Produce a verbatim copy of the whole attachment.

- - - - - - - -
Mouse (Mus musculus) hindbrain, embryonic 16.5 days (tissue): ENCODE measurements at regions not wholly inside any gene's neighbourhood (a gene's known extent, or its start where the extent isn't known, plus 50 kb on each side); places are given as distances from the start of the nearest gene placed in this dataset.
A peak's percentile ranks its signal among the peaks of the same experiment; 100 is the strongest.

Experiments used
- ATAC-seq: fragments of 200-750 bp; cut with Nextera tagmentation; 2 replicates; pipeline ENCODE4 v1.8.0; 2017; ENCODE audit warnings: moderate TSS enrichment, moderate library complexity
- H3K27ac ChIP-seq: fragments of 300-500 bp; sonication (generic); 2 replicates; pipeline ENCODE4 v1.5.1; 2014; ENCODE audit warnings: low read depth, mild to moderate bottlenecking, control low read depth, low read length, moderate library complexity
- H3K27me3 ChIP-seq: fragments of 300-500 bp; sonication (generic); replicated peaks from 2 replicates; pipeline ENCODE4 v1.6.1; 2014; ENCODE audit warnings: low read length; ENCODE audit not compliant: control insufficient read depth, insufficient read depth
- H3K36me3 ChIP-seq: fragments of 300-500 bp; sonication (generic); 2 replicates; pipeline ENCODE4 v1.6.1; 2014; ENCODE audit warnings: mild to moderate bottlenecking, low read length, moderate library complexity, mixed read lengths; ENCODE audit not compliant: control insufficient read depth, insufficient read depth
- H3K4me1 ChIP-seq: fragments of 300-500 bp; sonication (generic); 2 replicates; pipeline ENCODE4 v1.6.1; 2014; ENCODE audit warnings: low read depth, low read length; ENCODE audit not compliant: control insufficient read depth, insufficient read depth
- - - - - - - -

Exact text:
Mouse (Mus musculus) hindbrain, embryonic 16.5 days (tissue): ENCODE measurements at regions not wholly inside any gene's neighbourhood (a gene's known extent, or its start where the extent isn't known, plus 50 kb on each side); places are given as distances from the start of the nearest gene placed in this dataset.
A peak's percentile ranks its signal among the peaks of the same experiment; 100 is the strongest.

Experiments used
- ATAC-seq: fragments of 200-750 bp; cut with Nextera tagmentation; 2 replicates; pipeline ENCODE4 v1.8.0; 2017; ENCODE audit warnings: moderate TSS enrichment, moderate library complexity
- H3K27ac ChIP-seq: fragments of 300-500 bp; sonication (generic); 2 replicates; pipeline ENCODE4 v1.5.1; 2014; ENCODE audit warnings: low read depth, mild to moderate bottlenecking, control low read depth, low read length, moderate library complexity
- H3K27me3 ChIP-seq: fragments of 300-500 bp; sonication (generic); replicated peaks from 2 replicates; pipeline ENCODE4 v1.6.1; 2014; ENCODE audit warnings: low read length; ENCODE audit not compliant: control insufficient read depth, insufficient read depth
- H3K36me3 ChIP-seq: fragments of 300-500 bp; sonication (generic); 2 replicates; pipeline ENCODE4 v1.6.1; 2014; ENCODE audit warnings: mild to moderate bottlenecking, low read length, moderate library complexity, mixed read lengths; ENCODE audit not compliant: control insufficient read depth, insufficient read depth
- H3K4me1 ChIP-seq: fragments of 300-500 bp; sonication (generic); 2 replicates; pipeline ENCODE4 v1.6.1; 2014; ENCODE audit warnings: low read depth, low read length; ENCODE audit not compliant: control insufficient read depth, insufficient read depth